Contemporary art gallery hopes to paint Bournemouth in a new light
Bournemouth reborn: contemporary art gallery hopes to paint traditional seaside town in a dazzling new light
- A new 15,000 square foot contemporary art gallery has arrived in Bournemouth
- GIANT is the brainchild of local artist Stuart Semple and the first show is open
- Sara Lawrence says this gallery isn’t the city’s only new cultural attraction
Seven miles of golden sand and two beautiful piers have long given Bournemouth the status of a classic British seaside resort. True, he is not known for contemporary works of art.
While other southern coastal towns, such as Margate and Hastings, have become synonymous with modern culture, Bournemouth has been associated with stag and hen parties and wealthy retirees. Not so much the hip as the hip replacement.
But with the opening this month of GIANT, a new, independently funded 15,000 square foot contemporary gallery in the old Debenhams building in downtown, those perceptions are about to change.
The golden sands of Bournemouth Beach have long attracted visitors from across the UK
GIANT is the brainchild of local artist Stuart Semple, who returned from London seven years ago determined to reposition his hometown as a creative hub.
“Bournemouth has it all,” says Semple. “We have amazing beaches, great food and nightlife, a university, an art school and an airport.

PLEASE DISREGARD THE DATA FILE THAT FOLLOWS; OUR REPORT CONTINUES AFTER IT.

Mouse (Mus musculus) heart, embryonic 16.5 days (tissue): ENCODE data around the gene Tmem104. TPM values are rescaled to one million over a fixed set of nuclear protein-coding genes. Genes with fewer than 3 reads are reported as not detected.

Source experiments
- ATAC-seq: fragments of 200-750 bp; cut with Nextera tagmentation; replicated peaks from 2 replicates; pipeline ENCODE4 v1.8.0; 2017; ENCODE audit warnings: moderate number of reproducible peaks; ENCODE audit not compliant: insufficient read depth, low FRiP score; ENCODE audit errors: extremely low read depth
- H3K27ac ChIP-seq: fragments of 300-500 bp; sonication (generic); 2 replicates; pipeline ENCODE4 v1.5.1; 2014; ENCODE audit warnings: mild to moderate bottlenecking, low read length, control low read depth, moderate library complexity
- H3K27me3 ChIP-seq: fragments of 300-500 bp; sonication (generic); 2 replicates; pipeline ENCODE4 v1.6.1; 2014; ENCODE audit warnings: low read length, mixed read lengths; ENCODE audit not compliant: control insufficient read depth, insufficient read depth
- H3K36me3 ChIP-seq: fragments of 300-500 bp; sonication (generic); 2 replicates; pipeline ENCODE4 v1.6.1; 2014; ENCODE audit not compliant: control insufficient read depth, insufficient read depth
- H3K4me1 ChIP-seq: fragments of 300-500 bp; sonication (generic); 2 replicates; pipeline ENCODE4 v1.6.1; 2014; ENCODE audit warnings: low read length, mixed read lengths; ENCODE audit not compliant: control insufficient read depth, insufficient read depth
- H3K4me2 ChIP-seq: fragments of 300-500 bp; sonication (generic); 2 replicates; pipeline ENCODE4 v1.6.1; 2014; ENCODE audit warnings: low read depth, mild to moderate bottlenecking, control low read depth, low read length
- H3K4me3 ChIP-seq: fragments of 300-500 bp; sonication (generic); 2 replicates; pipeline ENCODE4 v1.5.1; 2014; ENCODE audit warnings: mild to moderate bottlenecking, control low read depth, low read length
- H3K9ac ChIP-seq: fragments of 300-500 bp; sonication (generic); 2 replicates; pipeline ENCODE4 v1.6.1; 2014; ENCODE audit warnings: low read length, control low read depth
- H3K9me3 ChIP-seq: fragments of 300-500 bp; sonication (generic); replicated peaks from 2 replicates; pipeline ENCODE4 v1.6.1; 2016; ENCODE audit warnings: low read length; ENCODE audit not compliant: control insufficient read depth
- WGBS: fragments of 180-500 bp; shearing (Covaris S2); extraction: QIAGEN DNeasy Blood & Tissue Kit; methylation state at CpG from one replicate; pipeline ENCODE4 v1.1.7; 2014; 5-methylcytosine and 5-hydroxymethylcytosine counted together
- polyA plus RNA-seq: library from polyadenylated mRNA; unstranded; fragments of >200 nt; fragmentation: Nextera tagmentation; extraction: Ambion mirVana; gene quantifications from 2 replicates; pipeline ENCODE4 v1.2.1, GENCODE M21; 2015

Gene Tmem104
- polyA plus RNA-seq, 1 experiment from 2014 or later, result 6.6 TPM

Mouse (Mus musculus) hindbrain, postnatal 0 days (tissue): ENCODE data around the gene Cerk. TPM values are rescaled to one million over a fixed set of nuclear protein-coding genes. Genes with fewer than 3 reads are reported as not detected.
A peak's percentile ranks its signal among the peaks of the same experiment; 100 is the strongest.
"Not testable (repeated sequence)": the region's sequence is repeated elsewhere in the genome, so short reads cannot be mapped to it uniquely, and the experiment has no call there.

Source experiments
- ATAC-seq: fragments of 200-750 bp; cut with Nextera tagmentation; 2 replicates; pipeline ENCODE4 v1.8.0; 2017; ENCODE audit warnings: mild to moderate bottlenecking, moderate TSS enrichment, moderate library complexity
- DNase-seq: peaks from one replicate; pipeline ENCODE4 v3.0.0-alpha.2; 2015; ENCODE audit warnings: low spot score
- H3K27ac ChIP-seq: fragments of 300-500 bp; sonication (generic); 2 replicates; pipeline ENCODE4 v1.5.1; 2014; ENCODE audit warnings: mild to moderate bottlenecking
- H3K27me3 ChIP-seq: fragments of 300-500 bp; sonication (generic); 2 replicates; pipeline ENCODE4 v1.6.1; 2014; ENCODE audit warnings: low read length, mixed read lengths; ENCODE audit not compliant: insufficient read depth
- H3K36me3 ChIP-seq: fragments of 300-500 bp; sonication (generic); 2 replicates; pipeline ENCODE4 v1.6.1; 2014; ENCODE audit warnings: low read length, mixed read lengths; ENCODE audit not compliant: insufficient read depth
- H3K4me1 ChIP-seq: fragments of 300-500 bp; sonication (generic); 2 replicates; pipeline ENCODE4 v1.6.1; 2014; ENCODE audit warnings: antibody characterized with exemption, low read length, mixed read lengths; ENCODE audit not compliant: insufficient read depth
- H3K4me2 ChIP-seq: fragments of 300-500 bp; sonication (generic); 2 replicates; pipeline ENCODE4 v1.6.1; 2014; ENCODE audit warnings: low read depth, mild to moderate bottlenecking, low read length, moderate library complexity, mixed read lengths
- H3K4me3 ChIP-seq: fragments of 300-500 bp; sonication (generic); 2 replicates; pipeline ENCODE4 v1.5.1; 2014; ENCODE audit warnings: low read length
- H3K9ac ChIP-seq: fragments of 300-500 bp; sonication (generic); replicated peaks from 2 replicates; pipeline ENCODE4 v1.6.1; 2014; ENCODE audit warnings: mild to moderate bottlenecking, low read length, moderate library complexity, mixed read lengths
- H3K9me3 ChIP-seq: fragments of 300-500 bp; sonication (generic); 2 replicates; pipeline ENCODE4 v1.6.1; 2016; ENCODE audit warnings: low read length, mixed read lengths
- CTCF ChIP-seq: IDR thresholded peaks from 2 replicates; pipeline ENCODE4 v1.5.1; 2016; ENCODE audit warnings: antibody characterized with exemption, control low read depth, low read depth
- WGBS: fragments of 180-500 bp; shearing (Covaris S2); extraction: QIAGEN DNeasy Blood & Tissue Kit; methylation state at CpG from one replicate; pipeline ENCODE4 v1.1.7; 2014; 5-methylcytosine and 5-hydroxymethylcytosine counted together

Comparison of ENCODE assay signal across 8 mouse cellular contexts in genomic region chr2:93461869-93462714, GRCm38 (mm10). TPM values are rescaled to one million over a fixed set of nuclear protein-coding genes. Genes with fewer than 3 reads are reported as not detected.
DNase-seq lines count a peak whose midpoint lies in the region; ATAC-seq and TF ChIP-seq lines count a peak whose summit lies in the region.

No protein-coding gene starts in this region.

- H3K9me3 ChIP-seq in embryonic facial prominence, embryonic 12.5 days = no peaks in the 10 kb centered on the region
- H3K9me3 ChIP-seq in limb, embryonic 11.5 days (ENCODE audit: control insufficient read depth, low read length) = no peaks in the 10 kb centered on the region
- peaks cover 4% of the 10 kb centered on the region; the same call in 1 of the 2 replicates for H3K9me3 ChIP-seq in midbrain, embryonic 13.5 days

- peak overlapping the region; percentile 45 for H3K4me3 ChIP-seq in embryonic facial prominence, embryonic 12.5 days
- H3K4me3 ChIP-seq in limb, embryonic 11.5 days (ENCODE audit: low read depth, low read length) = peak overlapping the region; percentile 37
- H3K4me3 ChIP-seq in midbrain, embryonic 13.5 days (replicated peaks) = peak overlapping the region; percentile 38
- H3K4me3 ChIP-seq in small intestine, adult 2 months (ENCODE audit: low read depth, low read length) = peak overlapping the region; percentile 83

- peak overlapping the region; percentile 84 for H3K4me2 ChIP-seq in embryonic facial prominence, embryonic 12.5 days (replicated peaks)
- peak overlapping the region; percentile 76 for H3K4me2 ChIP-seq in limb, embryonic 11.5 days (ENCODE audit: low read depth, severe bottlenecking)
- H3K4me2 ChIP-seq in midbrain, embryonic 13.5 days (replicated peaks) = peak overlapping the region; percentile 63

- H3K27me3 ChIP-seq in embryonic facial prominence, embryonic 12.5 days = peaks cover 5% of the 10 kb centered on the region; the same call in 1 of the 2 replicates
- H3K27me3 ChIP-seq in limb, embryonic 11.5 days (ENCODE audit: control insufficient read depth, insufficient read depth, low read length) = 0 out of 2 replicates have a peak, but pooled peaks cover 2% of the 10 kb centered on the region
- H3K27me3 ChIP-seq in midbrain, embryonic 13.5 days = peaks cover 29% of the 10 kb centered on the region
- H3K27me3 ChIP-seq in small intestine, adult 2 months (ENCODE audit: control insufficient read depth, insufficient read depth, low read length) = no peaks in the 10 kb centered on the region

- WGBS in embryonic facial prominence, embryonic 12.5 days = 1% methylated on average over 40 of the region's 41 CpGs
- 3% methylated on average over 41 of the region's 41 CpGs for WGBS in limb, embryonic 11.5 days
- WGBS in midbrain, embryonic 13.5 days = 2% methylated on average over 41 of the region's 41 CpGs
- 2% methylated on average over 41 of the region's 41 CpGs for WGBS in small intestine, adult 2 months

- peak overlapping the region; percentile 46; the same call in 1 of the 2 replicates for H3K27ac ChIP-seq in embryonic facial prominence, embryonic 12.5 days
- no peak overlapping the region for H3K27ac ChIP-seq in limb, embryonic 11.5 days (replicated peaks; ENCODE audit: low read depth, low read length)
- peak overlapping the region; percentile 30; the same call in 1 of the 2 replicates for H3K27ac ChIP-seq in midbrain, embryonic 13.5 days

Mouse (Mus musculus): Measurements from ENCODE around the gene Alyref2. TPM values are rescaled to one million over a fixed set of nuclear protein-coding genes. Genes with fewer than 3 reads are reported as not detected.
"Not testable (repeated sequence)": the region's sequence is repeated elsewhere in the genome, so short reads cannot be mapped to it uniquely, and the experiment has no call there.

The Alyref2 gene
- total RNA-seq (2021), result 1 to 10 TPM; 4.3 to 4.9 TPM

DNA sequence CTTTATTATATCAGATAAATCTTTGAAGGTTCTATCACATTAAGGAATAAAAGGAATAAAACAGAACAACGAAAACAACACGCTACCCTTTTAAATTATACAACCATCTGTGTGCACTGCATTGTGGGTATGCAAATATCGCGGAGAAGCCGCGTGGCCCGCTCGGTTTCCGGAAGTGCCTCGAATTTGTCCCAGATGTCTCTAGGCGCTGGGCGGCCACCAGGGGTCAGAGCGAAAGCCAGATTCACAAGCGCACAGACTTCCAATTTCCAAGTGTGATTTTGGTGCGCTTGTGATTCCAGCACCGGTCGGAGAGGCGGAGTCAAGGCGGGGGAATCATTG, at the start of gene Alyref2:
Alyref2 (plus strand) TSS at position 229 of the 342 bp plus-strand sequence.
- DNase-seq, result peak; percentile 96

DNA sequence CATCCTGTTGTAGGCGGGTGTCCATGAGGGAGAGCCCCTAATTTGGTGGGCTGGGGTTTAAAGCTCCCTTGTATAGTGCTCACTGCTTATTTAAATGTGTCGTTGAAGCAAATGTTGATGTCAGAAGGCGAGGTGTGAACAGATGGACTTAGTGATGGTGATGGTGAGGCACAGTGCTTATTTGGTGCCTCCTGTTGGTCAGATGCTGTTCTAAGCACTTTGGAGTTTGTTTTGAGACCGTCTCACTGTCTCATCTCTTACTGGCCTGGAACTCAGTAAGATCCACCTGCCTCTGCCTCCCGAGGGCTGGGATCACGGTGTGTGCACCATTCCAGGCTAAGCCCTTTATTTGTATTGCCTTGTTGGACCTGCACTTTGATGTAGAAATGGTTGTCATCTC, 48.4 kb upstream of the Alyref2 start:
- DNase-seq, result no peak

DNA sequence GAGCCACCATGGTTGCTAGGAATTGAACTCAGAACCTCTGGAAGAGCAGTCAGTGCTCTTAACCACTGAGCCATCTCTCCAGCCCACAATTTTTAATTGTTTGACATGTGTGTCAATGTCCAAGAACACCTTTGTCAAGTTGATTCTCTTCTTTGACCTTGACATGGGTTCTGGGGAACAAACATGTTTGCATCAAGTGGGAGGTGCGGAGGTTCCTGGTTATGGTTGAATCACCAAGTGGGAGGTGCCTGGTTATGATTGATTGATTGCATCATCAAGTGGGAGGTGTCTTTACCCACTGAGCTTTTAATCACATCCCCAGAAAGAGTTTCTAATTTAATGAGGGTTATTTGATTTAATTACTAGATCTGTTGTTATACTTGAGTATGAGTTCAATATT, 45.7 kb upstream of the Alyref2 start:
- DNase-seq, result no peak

“The only thing we’ve never had is a contemporary gallery, and we’ve been seen as a cultural desert. »Semple wants to offer diversity.
“You might not want to listen to an opera,” he said, “but you are desperate to see Jay-Z in concert. That’s how I feel about what we do. We want to contribute to the concert. artistic scene and make it inclusive. ‘
GIANT’s inaugural exhibition is called Big Medicine and features work by major international artists such as Jake and Dinos Chapman, Gavin Turk and Jim Lambie.
Visual artists the Chapmans, whose work is deliberately shocking, show cast bronze suicide vests, which contain hand-painted art materials rather than explosives.
“It is very important for us and Bournemouth that they have decided to present them here,” says Semple.
There’s a Turk medicine cabinet, a play by Damien Hirst, and Glasgow artist Lambie created one of his sensational striped floors, like others at the Victoria & Albert Museum and the Tate .
An inflatable sculpture at Big Medicine, the gallery’s inaugural exhibit
“It’s basically a line that creates ripples from the architecture,” says Semple. “It’s analogous to how this gallery might spread across Bournemouth.”
Other arts organizations seeking a place in the new cultural programming include Pavilion Dance South West, with its world-class program and vision that dance touches everyone’s lives.
And the Bournemouth Symphony Orchestra, which won government awards and accolades last year, thanks to its online work reaching a new, locked-out audience.
It’s not just art that changes the city; Southbourne, with a quieter beach to the east, is emerging as a foodie’s paradise.
Terroir Tapas is a trendy and sustainable restaurant run by a former chef at Lime Wood. The Larder House is a more traditional restaurant but also aims to keep the food for miles around.
Let the cultural renaissance begin.